Satisfied Employees Lead To Satisfied Customers

There is an old adage that goes something like: “Satisfied employees lead to satisfied customers.” I’m unsure of its origin but Herb Kelleher, founder of Southwest Airlines, said something similar:

“If the employees come first, then they’re happy …. A motivated employee treats the customer well. The customer is happy so they keep coming back, which pleases the shareholders. It’s not one of the enduring green mysteries of all time, it is just the way it works.”

I’m in little doubt that there is a correlation between Human Resources (HR) effectiveness and employee performance – and that happy and motivated employees make a significant difference to business operations. A difference that ultimately hits the corporate bottom line in a positive way.

But how much have you invested in HR operations in recent years? Yes, your corporate HR organization might have an HR system for managing employee data and running pay-related activities but how is your HR organization dealing with the daily influx of employee requests and queries? Is it merely via email, spreadsheets, and other personal productivity tools? Or do they have a formal and modern case management system that allows them to efficiently and effectively manage these employee requests and queries? And how do employees access HR services?

And is any of this in line with employee expectations on service?

So what is your HR service experience like?

The goal posts have moved for corporate service providers in recent years. Outside of work, employees are enjoying a consumer service experience that includes a focus on ease-of-use, self-service, service request catalogs, anytime and anyplace access (mobility), knowledge availability, social or collaborative capabilities, and customer-centric support. They receive rapid responses and timely updates on progress.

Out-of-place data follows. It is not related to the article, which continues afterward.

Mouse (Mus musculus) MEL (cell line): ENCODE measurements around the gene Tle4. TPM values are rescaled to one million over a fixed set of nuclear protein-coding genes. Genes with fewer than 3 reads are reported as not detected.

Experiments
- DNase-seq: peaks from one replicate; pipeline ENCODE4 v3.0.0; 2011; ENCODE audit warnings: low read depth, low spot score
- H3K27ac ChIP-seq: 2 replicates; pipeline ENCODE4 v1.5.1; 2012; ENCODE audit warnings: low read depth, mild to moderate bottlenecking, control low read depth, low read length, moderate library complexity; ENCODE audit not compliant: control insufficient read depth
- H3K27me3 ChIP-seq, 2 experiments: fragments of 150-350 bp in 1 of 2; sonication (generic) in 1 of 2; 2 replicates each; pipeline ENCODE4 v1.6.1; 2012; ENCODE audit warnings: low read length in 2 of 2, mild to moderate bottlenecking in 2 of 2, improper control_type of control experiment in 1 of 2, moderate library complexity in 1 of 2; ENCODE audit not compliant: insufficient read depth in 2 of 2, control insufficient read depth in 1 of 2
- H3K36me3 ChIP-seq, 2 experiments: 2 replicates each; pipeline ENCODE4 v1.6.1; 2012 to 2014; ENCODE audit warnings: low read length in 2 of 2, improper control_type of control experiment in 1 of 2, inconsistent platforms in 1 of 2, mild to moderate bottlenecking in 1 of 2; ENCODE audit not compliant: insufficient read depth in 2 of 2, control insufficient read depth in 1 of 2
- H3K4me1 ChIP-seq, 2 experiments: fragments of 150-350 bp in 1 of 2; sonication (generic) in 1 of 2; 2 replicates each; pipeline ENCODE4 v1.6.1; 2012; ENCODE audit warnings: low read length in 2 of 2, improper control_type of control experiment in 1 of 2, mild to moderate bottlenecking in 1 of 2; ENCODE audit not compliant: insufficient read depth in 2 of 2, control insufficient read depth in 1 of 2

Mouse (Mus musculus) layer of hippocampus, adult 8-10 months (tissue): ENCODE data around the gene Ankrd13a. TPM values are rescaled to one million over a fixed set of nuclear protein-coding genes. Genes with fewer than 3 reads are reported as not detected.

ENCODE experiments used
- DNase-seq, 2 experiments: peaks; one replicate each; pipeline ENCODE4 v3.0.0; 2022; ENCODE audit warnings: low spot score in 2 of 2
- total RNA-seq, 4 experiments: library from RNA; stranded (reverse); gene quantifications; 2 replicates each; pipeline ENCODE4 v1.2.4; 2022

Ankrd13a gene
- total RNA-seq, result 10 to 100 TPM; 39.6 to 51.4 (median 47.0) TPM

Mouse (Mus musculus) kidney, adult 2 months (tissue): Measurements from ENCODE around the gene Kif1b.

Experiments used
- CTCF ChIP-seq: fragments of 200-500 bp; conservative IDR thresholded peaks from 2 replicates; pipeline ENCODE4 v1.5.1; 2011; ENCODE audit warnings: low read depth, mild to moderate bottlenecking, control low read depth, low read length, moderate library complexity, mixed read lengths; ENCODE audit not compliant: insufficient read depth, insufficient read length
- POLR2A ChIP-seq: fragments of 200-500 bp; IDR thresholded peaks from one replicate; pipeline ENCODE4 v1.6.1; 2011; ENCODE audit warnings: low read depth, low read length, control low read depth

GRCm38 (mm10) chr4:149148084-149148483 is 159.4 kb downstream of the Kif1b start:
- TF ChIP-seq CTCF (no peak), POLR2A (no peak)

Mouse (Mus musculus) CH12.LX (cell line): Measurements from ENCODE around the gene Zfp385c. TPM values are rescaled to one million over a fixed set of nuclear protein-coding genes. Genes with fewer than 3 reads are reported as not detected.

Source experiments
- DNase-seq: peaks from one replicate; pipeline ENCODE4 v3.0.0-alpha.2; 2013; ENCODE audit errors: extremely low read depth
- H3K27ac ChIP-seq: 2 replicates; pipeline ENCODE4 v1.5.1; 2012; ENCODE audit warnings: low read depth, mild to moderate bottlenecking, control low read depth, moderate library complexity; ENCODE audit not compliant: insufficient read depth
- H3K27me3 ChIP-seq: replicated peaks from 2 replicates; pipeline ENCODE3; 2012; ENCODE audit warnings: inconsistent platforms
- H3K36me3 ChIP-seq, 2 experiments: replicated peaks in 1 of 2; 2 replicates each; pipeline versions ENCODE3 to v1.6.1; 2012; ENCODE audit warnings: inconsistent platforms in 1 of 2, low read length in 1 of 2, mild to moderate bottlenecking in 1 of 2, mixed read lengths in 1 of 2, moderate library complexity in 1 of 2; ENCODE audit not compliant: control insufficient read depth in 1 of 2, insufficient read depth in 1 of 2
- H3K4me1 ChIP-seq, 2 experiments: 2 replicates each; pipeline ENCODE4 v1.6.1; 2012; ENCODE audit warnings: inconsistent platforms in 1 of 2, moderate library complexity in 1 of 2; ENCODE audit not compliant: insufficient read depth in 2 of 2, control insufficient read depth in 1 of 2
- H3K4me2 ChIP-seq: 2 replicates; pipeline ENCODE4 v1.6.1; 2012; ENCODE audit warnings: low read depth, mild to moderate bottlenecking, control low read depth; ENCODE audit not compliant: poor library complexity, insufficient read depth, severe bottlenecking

Consumerization is changing the corporate service delivery landscape and HR is not immune to this. The IT community talks of “the consumerization of IT” as a key challenge for corporate IT organizations. But sadly it often equates this to BYOD (bring your own device). They are wrong. It is so much more. It’s really the consumerization of service.

Think about your personal life, you have:

  •  The ease of ordering goods via Amazon or similar shopping sites.
  •  The ability to communicate and collaborate using social tools.
  •  Any time any place access to information and services via mobile apps.
  •  Alternative support channels over email and telephone.

Employee expectations of consumer services and service have found their way into the enterprise. And some consumer service providers make service delivery look and feel so easy, if not painless. So how long will it be until corporate service providers have to step up to these new consumer-driven levels of service experience? Our customers are seeing it now, with enterprise service request catalog or storefronts in high demand. Employees are demanding so much more from corporate service providers and the service providers are having to react, and the corporate IT organization can help.

So how are your corporate service providers, including HR, faring in light of consumer-driven service expectations?

Some ServiceNow customers will share their experiences in part two of this blog.

Stephen Mann
Stephen Mann has moved on from ServiceNow. He can be found on Linkedin: at

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